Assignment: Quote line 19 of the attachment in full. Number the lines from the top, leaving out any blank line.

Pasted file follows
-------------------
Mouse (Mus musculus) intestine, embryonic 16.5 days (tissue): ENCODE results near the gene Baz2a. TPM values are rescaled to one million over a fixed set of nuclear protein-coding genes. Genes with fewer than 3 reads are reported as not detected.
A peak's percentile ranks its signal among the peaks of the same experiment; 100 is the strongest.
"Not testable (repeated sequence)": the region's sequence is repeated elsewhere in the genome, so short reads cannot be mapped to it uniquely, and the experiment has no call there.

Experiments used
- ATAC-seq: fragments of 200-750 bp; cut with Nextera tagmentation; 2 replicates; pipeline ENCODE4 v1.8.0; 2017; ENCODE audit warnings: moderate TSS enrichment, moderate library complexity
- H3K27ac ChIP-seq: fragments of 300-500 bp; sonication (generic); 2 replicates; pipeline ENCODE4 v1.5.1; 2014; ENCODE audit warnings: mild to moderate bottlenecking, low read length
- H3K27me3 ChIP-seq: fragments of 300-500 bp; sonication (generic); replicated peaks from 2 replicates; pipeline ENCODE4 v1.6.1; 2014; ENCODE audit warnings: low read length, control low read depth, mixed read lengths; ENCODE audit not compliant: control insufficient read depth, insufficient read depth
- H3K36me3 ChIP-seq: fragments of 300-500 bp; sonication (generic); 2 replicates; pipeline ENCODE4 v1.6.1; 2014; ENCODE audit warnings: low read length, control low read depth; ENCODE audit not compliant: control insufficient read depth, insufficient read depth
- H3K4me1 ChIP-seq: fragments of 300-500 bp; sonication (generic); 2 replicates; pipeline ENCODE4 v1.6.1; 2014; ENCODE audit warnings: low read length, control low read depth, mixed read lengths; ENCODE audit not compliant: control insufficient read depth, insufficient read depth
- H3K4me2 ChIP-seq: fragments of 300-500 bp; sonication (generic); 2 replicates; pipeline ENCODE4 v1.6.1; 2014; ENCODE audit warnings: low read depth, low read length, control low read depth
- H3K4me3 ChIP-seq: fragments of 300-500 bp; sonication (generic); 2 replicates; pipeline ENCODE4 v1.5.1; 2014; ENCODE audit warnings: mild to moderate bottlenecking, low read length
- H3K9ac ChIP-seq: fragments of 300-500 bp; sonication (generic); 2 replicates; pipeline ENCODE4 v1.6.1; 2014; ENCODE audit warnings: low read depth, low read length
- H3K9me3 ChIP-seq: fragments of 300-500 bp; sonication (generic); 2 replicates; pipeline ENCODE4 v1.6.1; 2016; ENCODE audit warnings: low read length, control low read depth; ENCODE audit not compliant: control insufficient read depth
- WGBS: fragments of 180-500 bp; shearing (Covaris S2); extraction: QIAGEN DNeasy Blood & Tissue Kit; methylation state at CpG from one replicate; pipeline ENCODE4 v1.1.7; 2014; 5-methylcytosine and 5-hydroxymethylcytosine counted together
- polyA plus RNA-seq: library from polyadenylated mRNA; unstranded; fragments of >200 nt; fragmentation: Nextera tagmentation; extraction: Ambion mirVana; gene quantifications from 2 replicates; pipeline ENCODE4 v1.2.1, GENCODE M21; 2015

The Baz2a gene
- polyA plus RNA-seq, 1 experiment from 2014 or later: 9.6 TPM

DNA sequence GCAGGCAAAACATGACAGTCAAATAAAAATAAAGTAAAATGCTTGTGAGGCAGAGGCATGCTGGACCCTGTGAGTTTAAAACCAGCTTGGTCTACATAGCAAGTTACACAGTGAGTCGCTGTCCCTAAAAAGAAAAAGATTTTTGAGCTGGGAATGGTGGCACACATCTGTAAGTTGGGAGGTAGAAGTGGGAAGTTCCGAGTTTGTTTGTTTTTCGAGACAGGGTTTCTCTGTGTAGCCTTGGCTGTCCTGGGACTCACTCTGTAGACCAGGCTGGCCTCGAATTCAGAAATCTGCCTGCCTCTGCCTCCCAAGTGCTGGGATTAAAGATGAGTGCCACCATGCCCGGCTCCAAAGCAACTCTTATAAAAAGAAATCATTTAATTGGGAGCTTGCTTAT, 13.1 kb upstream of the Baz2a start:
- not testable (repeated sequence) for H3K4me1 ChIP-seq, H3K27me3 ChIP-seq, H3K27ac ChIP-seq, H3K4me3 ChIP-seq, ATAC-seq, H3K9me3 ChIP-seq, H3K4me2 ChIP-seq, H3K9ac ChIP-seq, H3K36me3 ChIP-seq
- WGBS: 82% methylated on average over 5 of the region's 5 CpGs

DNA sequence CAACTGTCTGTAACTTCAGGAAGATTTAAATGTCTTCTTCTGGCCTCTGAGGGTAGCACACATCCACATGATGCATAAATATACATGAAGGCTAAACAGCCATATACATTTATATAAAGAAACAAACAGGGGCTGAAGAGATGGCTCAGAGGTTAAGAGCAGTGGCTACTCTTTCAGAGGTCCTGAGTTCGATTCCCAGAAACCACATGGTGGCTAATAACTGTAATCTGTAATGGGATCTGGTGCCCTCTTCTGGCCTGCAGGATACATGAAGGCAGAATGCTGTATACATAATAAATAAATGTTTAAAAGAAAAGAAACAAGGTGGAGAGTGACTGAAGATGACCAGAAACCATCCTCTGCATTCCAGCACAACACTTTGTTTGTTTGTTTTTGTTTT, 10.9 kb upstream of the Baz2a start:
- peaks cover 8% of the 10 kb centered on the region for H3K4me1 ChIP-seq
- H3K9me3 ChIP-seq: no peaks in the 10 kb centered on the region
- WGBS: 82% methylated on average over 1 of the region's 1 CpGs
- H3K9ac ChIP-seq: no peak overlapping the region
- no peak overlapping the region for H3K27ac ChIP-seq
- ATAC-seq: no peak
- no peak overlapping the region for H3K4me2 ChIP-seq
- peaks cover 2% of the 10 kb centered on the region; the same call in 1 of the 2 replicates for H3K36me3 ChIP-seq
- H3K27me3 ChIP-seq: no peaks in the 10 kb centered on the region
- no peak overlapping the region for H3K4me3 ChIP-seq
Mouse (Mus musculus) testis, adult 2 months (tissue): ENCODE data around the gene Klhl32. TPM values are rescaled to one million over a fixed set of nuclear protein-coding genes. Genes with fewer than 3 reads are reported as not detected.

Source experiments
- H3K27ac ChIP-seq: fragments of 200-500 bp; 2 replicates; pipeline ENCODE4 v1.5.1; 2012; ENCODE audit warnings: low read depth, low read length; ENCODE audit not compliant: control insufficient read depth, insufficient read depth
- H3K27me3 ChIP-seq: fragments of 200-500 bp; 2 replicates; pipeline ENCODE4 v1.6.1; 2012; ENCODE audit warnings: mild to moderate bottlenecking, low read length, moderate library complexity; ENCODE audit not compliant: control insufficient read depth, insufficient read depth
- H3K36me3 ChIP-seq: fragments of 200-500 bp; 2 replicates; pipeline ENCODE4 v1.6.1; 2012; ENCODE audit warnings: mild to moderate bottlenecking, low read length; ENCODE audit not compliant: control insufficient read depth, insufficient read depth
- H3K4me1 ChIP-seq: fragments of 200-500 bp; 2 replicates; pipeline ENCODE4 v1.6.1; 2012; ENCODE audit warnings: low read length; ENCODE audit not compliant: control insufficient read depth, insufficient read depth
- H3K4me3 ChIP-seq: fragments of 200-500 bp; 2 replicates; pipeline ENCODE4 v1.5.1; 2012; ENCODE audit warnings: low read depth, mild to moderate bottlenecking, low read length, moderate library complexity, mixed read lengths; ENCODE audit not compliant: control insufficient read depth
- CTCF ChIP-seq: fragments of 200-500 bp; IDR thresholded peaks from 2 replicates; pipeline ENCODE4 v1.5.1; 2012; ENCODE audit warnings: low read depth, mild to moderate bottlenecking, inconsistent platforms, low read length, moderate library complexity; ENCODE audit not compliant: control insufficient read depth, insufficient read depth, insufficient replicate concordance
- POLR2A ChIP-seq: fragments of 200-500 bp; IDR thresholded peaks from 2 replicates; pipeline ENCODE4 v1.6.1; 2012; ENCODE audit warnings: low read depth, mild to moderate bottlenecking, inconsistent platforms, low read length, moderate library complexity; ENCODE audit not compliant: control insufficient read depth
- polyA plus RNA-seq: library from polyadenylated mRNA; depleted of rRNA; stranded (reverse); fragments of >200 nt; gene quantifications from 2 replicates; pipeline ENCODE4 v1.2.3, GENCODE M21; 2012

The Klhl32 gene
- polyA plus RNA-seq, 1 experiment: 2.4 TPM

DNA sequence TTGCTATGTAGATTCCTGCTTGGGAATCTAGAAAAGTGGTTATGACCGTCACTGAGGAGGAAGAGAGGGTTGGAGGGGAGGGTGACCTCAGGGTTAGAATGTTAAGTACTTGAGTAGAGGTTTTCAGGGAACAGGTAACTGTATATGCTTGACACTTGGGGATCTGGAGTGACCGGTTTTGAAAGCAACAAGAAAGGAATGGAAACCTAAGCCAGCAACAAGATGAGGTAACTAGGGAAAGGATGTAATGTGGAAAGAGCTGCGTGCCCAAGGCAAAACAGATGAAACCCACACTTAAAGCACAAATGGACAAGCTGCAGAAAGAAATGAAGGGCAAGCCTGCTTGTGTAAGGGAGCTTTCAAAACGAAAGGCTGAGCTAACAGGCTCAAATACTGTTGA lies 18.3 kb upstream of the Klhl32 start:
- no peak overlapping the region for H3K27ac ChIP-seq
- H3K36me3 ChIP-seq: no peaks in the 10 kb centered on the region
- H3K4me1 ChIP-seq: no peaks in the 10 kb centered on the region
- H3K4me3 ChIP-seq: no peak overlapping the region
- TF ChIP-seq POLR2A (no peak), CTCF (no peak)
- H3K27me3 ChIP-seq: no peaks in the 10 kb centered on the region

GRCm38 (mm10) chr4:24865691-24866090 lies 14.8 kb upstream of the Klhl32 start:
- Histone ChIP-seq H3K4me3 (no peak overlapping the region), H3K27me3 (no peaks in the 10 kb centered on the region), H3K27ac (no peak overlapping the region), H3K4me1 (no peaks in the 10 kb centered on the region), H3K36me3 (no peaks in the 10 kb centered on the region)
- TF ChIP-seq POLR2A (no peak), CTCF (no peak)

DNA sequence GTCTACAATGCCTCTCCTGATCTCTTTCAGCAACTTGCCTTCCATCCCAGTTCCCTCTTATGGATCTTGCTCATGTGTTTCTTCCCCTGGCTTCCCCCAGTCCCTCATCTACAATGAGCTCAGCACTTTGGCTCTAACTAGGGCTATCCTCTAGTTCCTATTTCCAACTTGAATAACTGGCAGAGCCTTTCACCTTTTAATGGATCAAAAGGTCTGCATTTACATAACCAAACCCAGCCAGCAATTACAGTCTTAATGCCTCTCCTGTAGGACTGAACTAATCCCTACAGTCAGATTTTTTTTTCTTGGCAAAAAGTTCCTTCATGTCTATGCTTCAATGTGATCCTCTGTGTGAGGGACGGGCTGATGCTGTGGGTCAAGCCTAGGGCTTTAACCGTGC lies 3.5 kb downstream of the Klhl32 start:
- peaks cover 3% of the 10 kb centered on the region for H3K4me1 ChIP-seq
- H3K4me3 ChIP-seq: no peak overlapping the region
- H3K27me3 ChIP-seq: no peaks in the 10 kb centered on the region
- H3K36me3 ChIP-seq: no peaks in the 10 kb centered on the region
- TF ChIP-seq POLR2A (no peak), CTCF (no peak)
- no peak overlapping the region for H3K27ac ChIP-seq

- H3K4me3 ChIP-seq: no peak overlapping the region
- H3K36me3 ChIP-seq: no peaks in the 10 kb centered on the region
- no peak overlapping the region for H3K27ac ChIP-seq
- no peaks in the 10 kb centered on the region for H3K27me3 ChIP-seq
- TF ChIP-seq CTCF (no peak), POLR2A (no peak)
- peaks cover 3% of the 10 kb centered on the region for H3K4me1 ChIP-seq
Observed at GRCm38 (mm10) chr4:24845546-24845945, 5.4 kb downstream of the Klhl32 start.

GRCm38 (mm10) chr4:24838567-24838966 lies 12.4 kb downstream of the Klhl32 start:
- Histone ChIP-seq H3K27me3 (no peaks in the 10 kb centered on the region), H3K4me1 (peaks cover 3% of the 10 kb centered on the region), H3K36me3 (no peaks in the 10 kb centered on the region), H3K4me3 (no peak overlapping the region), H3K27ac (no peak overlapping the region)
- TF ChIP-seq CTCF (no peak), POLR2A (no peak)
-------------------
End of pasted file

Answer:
- not testable (repeated sequence) for H3K4me1 ChIP-seq, H3K27me3 ChIP-seq, H3K27ac ChIP-seq, H3K4me3 ChIP-seq, ATAC-seq, H3K9me3 ChIP-seq, H3K4me2 ChIP-seq, H3K9ac ChIP-seq, H3K36me3 ChIP-seq